Higher caffeine intake may prolong pregnancy: study
Expecting mothers have one more reason to ban coffee altogether from their diets after a Swedish study found that caffeine intake is linked to longer pregnancies and low birth weights in babies.
According to new research published in BioMed Central’s open access journal BMC Medicine, for every 100 mg of caffeine consumed a day, babies of average expected size, 3.6 kg, lost 21 to 28 g in weight among the 60 000 Norwegian women studied.
Babies who are termed small for gestational age at birth, or SGA, are at higher risk of short-term and lifelong health problems, points out the study out of Sahlgrenska University Hospital in Sweden.
Consumption of caffeine from all sources was also found to lengthen pregnancy terms by a rate of five hours per 100 mg of caffeine a day.
Moreover, that figure spiked to an even longer gestational length when caffeine intake came specifically from coffee: eight extra hours for every 100 mg of caffeine a day.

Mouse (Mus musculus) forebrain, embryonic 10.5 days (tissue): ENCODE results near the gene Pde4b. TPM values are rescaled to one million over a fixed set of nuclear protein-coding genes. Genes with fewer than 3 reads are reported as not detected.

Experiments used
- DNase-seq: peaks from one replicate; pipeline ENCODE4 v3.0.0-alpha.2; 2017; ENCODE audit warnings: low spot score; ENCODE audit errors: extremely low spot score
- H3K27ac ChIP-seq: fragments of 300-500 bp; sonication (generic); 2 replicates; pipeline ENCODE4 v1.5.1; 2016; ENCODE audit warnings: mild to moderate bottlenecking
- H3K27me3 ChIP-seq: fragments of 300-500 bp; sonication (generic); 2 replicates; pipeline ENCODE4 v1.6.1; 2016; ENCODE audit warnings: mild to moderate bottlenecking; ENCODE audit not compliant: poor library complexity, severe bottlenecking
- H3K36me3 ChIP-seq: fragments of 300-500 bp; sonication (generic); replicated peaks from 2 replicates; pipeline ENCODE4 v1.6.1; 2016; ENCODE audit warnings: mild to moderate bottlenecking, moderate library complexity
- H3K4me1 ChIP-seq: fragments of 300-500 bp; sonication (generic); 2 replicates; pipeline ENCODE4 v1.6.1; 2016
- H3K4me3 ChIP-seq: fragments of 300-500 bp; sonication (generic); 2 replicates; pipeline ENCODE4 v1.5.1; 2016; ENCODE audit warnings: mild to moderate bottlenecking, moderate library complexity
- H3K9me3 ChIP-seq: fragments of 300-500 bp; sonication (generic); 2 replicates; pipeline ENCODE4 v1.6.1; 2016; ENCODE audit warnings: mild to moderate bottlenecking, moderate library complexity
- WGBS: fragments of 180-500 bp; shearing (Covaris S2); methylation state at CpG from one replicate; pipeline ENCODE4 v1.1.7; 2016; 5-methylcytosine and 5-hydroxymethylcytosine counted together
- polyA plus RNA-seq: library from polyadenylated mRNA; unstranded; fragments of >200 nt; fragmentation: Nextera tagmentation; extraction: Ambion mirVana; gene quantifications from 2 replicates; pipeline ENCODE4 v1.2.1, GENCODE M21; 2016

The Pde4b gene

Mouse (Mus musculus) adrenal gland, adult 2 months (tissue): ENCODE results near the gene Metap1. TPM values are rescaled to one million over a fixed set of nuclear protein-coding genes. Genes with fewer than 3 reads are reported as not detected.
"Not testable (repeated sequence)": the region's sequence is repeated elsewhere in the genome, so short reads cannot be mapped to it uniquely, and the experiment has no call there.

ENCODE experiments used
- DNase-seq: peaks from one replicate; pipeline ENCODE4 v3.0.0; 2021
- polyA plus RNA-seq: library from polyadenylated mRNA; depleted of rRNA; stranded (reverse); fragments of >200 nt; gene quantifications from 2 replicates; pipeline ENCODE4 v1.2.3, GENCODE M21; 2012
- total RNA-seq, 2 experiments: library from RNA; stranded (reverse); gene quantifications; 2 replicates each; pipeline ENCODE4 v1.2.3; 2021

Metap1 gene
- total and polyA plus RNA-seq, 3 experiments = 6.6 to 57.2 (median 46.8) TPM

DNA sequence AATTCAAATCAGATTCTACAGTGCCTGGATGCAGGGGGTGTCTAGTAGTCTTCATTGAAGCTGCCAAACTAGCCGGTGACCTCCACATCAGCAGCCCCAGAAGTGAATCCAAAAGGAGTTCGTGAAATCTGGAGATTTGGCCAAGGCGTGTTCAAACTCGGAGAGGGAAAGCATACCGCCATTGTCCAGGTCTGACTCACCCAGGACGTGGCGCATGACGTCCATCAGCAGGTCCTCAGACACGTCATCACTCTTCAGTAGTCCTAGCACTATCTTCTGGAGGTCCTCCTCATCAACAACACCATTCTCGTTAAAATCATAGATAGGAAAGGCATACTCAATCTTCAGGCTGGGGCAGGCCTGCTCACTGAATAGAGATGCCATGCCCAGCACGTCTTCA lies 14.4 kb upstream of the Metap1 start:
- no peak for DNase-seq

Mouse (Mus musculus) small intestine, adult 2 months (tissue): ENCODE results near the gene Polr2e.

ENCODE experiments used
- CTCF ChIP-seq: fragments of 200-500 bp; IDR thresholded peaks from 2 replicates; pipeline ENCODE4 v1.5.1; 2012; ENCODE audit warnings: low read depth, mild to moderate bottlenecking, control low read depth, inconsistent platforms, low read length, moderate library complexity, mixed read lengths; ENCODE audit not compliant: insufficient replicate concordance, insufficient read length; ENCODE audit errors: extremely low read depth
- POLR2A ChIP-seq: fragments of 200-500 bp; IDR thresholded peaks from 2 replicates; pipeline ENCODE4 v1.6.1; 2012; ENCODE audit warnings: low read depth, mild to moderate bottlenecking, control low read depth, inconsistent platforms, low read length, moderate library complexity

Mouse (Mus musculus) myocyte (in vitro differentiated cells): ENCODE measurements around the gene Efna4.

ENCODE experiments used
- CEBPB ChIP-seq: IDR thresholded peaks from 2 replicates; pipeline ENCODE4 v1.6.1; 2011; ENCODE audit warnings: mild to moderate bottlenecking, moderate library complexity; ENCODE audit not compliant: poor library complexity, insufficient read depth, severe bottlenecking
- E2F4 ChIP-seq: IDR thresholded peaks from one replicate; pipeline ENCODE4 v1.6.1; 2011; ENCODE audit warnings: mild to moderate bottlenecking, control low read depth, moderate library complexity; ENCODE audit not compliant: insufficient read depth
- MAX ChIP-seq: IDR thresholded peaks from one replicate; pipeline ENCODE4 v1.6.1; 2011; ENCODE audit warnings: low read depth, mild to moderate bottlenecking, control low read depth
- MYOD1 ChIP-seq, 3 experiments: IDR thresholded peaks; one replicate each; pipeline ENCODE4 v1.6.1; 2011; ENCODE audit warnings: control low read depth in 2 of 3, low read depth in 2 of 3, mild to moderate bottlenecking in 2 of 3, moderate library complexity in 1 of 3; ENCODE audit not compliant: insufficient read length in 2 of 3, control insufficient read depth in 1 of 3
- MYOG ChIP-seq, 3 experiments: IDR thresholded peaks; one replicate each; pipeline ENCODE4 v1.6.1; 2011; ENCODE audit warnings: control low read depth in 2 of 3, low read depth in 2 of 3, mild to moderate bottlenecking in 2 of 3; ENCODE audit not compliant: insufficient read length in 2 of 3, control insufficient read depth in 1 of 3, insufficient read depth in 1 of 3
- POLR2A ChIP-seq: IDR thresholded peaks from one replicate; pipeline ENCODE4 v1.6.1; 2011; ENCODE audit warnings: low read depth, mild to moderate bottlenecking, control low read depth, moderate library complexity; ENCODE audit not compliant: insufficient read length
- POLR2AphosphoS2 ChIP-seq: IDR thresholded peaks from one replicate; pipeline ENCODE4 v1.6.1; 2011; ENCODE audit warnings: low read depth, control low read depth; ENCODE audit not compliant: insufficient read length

The findings suggest that there’s an additional ingredient in coffee responsible for increasing gestational length, or an additional behavioral habit associated with the consumption of coffee that’s not present among women who drink only tea, for example, authors point out.
Researchers monitored all sources of dietary caffeine, including coffee, tea, fizzy drinks, chocolate, and cocoa-based cakes and desserts.
Meanwhile, the World Health Organization’s daily recommended caffeine intake for pregnant women is 300 mg a day. The average cup of 8 oz coffee in the US contains between 100 to 200 mg of caffeine.
Another study published last year in the Journal of Caffeine Research likewise found that mothers who drink caffeine and breastfeed may find themselves with sleepless, irritable babies given that infants are unable to metabolize or excrete caffeine efficiently.